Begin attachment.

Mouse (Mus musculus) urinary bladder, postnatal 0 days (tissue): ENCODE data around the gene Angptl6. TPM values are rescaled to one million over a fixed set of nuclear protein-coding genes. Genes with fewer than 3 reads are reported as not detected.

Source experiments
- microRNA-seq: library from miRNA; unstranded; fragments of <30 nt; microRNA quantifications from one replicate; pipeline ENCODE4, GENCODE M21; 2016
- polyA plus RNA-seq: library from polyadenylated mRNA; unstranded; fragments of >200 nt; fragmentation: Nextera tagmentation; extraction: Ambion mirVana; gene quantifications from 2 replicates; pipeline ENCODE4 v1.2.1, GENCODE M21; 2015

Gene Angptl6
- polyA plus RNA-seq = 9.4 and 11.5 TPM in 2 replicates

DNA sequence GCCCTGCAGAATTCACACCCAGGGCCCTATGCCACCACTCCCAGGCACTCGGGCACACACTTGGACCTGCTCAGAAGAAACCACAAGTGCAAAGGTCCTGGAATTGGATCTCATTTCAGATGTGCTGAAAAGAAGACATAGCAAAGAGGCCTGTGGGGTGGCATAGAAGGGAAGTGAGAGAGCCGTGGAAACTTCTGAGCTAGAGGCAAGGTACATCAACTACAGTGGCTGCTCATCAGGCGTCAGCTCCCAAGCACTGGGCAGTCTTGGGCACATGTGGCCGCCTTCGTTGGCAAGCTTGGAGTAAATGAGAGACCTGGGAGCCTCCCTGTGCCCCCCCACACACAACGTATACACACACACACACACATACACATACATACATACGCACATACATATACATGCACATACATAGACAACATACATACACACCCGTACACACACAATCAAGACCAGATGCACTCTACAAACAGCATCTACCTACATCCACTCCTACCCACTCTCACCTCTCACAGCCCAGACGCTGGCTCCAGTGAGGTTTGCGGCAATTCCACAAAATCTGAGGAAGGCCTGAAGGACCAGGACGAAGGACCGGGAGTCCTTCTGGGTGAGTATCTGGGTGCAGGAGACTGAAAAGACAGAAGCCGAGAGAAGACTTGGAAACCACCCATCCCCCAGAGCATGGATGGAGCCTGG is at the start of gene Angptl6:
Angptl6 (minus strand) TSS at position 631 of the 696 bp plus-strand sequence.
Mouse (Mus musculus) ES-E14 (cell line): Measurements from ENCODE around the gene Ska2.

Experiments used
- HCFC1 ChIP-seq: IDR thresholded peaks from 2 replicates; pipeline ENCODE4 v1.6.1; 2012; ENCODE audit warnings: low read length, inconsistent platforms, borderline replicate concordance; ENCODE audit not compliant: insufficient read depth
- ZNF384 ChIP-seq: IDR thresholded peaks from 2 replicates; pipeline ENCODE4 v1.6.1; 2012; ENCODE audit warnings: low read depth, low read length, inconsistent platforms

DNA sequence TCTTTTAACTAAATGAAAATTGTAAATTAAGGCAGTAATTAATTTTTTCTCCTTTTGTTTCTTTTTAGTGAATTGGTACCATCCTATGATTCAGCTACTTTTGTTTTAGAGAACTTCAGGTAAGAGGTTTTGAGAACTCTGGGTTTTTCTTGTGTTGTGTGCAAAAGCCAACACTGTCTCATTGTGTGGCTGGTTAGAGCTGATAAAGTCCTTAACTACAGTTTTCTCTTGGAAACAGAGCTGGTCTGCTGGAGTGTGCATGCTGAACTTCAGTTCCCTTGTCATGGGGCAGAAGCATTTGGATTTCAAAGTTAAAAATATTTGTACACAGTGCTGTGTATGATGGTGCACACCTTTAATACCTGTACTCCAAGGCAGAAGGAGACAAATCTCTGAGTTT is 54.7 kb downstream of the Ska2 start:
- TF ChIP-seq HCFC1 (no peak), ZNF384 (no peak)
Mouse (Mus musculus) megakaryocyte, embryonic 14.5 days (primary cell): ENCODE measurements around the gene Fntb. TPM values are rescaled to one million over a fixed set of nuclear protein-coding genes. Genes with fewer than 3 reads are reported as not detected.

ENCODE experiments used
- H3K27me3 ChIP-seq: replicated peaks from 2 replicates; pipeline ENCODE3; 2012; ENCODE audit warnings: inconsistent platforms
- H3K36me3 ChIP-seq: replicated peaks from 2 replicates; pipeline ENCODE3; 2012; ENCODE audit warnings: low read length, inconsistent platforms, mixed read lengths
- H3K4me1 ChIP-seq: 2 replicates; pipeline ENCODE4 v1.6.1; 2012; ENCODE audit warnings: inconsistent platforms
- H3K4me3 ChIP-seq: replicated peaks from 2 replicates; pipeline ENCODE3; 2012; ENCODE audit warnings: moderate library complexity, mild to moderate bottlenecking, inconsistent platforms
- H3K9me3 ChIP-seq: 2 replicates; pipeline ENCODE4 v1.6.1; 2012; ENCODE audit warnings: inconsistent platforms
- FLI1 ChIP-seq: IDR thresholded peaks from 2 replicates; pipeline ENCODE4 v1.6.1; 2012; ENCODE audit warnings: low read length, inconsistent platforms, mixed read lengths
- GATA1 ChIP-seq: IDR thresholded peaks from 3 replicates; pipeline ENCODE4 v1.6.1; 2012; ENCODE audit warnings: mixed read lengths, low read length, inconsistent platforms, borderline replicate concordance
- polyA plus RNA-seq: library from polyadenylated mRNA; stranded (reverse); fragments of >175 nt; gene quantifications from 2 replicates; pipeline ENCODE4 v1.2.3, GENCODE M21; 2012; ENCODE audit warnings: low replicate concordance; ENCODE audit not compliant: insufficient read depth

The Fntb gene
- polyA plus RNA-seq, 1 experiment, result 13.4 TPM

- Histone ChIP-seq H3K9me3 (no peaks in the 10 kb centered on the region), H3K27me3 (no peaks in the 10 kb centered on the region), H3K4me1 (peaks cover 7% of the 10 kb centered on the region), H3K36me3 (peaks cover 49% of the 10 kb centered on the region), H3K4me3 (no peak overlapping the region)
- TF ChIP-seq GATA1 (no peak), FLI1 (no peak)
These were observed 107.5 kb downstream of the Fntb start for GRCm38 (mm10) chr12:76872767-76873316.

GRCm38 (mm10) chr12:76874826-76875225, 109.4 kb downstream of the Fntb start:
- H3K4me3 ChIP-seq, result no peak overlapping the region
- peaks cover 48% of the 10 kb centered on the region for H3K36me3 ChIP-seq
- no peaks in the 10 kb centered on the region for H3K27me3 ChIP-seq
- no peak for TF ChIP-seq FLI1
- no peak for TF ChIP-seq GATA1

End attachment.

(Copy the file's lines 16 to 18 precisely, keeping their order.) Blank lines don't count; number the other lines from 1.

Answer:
ENCODE experiments used
- H3K27me3 ChIP-seq: replicated peaks from 2 replicates; pipeline ENCODE3; 2012; ENCODE audit warnings: inconsistent platforms
- H3K36me3 ChIP-seq: replicated peaks from 2 replicates; pipeline ENCODE3; 2012; ENCODE audit warnings: low read length, inconsistent platforms, mixed read lengths